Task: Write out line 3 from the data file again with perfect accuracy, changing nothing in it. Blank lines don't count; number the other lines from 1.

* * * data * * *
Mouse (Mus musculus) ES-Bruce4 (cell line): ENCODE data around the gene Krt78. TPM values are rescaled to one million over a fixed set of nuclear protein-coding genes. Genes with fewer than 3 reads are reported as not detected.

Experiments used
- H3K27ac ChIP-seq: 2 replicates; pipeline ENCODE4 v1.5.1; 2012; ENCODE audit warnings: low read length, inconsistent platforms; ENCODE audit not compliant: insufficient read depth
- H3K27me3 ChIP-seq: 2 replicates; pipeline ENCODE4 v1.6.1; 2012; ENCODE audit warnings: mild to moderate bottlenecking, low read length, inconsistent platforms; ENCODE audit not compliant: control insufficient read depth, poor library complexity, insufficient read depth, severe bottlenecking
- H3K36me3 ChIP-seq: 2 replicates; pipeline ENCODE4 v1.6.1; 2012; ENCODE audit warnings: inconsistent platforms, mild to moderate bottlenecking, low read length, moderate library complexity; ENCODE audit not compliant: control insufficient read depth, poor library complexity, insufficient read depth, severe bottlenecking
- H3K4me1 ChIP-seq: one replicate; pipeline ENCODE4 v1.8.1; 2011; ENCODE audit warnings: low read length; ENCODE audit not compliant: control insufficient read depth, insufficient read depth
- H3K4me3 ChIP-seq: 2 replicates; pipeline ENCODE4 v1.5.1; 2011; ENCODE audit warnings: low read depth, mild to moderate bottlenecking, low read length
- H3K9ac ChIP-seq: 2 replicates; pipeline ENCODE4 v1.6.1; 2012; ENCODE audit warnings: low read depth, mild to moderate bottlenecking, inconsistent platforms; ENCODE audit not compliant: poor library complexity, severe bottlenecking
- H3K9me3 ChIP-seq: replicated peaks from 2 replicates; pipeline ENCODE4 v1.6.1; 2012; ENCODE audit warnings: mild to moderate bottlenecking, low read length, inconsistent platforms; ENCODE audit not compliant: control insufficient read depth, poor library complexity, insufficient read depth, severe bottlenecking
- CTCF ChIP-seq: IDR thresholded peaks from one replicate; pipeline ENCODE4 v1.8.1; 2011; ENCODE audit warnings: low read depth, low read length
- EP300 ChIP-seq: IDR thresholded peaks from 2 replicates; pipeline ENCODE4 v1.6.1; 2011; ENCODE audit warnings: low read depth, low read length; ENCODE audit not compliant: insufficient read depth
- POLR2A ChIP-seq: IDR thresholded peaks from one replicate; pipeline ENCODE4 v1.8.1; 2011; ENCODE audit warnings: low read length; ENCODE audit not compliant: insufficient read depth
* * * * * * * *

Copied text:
- H3K27ac ChIP-seq: 2 replicates; pipeline ENCODE4 v1.5.1; 2012; ENCODE audit warnings: low read length, inconsistent platforms; ENCODE audit not compliant: insufficient read depth